Just in time to make me go “d’oh!”

Yesterday, I griped about Mahalo not fitting my definition of social search. Today, the latest release of Mahalo Follow is announced on the Mahalo Blog. In my previous blog post, I asked:

Is there a product out there that combines all this data and uses it to enrich search results in realtime?

Wouldn’t you know it, but that’s exactly what the latest version of Mahalo Follow tries to deliver, in a way. It will now rewrite a Google search results page (SeRP), injecting links from Mahalo data. This is exactly the kind of search engine enhancement that the algorithmic search engines really need. Well done, guys!

Of course, there’s still a huge gap of opportunity for improvement, here. Mahalo still isn’t leveraging the Web 2.0 network effect that is possible through social software. You can recommend a particular page to your friends and possible inclusion in the Mahalo data set. But, the real victory is when I can vote/indicate when I believe any particular search result is relevant or not for the search query I just performed. Then, to complete the circle, when I perform searches, highlight and/or bury the results based on what my friends have voted on.

In a way, the Spock folks have already implemented this, but have limited it to just people (for now?) … on a SeRP for a person on Spock, there’s a section called “Other Results from the Web” which is populated with results from Google. Then, as a registered Spock user, I can vote on each result as being relevant to me or not. Other users can similarly vote and the premise is that “wisdom of crowds” will enable the most relevant results to rise to the top. Mahalo could do the same through Mahalo Follow, by enabling voting/recommendations directly off the Google SeRP, and using that collected information to improve future search results.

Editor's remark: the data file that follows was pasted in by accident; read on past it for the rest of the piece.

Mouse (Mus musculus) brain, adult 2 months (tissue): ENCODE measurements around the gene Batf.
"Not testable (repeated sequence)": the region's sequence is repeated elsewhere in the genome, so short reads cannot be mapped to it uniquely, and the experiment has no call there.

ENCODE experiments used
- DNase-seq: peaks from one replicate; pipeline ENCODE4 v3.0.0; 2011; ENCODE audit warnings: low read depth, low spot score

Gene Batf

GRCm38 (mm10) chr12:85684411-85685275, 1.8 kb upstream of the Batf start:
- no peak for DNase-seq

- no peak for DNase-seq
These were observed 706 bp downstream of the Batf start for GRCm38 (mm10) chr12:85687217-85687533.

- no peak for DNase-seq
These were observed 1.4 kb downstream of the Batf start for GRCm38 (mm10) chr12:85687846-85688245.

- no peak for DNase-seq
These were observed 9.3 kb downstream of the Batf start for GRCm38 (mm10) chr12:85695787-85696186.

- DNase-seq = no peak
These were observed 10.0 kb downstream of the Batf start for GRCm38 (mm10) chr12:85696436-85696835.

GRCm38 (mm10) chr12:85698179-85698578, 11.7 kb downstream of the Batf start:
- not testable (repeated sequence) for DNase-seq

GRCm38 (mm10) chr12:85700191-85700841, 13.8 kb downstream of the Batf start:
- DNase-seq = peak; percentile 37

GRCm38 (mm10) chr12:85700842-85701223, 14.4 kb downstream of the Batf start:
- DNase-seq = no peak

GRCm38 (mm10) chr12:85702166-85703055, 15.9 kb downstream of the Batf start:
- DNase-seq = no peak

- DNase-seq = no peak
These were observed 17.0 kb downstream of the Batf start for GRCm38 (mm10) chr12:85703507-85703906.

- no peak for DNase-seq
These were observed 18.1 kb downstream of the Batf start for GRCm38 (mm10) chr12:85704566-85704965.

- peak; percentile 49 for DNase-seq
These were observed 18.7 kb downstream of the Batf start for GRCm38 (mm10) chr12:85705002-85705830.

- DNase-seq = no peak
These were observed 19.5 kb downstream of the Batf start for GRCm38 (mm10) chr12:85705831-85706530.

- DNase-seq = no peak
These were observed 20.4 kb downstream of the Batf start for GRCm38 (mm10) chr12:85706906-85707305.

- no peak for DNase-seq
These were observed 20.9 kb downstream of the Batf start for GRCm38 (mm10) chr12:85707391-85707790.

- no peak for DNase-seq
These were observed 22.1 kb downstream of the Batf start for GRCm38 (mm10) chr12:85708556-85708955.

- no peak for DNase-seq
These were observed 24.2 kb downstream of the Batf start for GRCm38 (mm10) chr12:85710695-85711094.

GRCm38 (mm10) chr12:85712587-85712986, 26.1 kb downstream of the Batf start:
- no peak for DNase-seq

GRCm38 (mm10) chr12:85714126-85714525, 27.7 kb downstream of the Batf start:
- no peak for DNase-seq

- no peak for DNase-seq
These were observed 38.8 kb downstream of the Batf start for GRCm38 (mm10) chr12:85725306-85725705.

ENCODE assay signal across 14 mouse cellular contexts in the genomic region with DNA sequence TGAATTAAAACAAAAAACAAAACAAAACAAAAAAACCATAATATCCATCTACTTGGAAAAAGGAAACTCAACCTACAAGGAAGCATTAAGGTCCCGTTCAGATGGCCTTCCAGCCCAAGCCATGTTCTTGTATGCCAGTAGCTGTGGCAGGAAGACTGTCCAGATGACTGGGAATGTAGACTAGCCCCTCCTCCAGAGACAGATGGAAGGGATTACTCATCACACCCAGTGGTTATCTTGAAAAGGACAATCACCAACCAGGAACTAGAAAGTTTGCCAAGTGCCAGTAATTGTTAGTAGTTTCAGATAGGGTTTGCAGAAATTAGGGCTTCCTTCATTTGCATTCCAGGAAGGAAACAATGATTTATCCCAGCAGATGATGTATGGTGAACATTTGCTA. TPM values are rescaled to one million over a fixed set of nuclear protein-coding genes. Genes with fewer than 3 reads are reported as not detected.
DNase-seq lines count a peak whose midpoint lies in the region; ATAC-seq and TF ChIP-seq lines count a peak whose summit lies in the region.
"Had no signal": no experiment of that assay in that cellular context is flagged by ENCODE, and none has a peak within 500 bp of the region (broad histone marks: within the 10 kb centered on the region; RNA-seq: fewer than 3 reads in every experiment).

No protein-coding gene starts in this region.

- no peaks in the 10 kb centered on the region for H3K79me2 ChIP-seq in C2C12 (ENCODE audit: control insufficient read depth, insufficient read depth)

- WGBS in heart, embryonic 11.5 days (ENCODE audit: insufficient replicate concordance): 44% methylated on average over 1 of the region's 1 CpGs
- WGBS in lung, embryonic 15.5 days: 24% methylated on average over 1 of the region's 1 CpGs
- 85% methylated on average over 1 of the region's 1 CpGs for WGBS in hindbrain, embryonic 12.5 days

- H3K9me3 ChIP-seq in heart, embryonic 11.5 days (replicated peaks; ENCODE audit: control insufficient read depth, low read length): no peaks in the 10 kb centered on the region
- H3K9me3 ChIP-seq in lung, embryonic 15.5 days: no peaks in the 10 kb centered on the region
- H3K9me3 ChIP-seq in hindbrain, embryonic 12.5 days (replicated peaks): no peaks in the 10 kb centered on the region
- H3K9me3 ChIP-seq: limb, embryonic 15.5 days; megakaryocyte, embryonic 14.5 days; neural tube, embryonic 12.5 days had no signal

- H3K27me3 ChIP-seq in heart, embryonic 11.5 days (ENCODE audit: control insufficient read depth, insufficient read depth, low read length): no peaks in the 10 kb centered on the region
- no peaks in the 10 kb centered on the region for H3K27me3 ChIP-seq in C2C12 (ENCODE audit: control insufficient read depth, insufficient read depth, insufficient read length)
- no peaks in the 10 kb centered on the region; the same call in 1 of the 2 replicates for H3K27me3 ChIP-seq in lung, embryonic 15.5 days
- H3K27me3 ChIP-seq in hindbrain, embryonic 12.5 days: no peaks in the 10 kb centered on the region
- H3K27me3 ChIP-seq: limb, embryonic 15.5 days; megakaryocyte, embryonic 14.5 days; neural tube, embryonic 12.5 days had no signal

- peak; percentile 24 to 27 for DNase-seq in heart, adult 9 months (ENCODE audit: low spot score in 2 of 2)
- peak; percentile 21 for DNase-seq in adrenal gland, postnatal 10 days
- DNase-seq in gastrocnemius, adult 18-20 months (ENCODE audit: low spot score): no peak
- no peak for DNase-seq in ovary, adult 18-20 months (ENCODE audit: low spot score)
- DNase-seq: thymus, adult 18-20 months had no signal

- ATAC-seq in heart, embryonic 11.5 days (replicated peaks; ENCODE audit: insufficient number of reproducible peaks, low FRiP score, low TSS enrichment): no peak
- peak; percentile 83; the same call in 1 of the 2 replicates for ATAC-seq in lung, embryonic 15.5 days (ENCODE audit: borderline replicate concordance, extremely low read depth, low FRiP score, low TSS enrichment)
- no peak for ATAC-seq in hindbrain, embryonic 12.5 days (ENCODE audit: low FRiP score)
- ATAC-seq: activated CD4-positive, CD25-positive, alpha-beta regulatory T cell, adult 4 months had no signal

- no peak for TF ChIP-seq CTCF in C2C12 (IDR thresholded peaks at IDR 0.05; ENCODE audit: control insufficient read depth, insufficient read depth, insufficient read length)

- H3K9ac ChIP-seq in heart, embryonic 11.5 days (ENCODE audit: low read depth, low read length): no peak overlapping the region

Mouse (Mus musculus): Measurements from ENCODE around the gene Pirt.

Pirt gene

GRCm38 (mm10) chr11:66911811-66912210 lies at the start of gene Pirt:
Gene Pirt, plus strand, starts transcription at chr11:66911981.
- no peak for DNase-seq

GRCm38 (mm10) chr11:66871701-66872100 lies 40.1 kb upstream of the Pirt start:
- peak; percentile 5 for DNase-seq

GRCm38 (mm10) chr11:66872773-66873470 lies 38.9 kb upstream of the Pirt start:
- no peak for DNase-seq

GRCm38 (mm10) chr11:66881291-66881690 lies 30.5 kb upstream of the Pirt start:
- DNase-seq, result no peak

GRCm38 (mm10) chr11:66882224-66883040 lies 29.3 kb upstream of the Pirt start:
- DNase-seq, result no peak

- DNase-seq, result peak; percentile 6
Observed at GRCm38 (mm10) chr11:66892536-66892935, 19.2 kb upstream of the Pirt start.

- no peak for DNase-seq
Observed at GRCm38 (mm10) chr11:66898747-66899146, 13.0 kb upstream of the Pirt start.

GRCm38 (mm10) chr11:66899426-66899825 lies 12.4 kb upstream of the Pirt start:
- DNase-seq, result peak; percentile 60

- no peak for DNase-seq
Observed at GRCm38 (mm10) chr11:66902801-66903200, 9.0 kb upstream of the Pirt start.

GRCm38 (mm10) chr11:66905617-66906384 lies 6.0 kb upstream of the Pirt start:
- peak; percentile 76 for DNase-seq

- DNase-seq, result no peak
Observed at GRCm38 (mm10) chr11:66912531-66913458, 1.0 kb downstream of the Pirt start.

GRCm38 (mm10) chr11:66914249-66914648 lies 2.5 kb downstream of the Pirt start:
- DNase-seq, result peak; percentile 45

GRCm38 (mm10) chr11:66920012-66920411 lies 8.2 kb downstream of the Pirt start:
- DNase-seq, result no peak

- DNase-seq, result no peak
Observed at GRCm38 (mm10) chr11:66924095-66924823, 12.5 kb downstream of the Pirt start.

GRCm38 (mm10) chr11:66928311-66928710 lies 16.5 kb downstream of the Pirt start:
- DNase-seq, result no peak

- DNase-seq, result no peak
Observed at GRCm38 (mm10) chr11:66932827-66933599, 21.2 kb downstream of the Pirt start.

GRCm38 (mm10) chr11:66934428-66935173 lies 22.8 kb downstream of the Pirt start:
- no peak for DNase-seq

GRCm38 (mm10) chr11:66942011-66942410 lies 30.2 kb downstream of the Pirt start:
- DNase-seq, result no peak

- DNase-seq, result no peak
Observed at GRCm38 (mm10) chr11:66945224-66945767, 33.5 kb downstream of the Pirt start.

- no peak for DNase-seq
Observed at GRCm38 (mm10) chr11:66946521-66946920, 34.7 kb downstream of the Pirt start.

What about the problem of people trying to “game the system”? That’s where the “social” part of social software combined with the network effect come into play. As long as the software either only uses my friends’ recommendations–and perhaps second-degree friends, but definitely not third-degree friends or further away–I can avoid being affected by people gaming the system by being selective about who I make friends with. Some folks will friend everyone they can possibly find, some will friend no one at all, but those who fall in between will receive the most benefit and that class of users should be the majority.

This is also where reputation and trust come into play in social software: a person who has a reputation of recommending good links and is otherwise trustworthy will attract followers as they will want to benefit from that person’s activity in the system. A person who tries to game the system will eventually be self-selected out by losing friends in the system, until they receive no benefit from trying to game it at all.

Overall, the latest change to Mahalo Follow is a great first step in the right direction, and I’m sure the Mahalo team is busy working on the next set of changes already. I just hope they keep pushing in the direction of making Mahalo a real Web 2.0 social search service. It could be game-changing for the Internet and the way we search.

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